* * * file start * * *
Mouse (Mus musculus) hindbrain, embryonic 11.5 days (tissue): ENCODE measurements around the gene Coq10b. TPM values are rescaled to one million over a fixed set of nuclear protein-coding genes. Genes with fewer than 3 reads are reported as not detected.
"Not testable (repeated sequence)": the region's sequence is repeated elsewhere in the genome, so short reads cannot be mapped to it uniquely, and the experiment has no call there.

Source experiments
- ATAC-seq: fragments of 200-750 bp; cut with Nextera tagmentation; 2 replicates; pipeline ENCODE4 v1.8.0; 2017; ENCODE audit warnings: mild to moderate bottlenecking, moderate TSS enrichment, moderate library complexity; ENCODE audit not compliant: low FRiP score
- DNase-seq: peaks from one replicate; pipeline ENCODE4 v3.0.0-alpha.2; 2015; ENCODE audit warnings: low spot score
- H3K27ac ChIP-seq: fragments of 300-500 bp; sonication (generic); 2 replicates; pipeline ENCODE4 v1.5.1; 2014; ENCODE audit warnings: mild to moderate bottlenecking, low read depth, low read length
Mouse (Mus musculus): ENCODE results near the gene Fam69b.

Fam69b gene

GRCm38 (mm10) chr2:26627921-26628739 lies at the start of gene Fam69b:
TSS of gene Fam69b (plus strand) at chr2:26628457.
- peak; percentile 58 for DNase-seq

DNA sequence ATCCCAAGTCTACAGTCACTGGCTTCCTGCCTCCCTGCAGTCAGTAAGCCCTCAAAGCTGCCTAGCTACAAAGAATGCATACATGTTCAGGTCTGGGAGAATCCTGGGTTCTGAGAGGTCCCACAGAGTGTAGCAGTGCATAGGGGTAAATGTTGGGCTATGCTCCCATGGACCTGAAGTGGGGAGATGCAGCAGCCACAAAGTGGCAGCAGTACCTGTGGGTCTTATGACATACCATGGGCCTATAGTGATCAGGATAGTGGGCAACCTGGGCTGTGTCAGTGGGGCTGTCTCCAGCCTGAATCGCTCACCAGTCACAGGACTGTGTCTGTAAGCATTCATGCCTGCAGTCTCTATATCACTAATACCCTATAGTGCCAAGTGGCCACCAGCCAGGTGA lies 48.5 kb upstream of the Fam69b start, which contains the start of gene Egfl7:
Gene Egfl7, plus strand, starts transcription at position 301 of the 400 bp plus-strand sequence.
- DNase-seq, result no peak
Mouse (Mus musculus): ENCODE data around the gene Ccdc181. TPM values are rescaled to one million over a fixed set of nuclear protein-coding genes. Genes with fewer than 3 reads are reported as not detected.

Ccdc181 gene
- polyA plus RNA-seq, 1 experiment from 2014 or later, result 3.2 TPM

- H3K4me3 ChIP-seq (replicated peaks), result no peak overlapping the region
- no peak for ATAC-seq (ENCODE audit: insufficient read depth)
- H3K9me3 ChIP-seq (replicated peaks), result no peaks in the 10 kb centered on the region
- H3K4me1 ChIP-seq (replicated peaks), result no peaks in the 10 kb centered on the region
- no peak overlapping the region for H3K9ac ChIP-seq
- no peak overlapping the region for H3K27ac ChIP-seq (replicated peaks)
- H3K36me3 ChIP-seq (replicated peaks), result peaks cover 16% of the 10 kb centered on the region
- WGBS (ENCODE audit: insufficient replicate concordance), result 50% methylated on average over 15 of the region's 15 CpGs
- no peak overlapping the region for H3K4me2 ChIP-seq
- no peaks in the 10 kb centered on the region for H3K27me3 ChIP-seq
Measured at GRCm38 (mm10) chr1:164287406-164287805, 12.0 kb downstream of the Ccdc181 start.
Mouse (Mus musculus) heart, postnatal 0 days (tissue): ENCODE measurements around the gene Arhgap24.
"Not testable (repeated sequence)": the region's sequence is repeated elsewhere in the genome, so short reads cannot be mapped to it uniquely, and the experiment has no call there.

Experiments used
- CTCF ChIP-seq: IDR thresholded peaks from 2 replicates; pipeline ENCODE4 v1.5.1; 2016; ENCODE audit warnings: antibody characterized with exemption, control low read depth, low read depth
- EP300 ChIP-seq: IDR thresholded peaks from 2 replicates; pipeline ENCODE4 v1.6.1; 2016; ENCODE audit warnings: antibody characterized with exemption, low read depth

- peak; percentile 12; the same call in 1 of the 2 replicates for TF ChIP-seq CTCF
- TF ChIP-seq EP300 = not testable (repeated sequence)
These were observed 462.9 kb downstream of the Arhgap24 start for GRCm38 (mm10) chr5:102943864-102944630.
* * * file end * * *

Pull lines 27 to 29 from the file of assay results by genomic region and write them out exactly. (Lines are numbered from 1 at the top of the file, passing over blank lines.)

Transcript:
- no peaks in the 10 kb centered on the region for H3K27me3 ChIP-seq
Measured at GRCm38 (mm10) chr1:164287406-164287805, 12.0 kb downstream of the Ccdc181 start.
Mouse (Mus musculus) heart, postnatal 0 days (tissue): ENCODE measurements around the gene Arhgap24.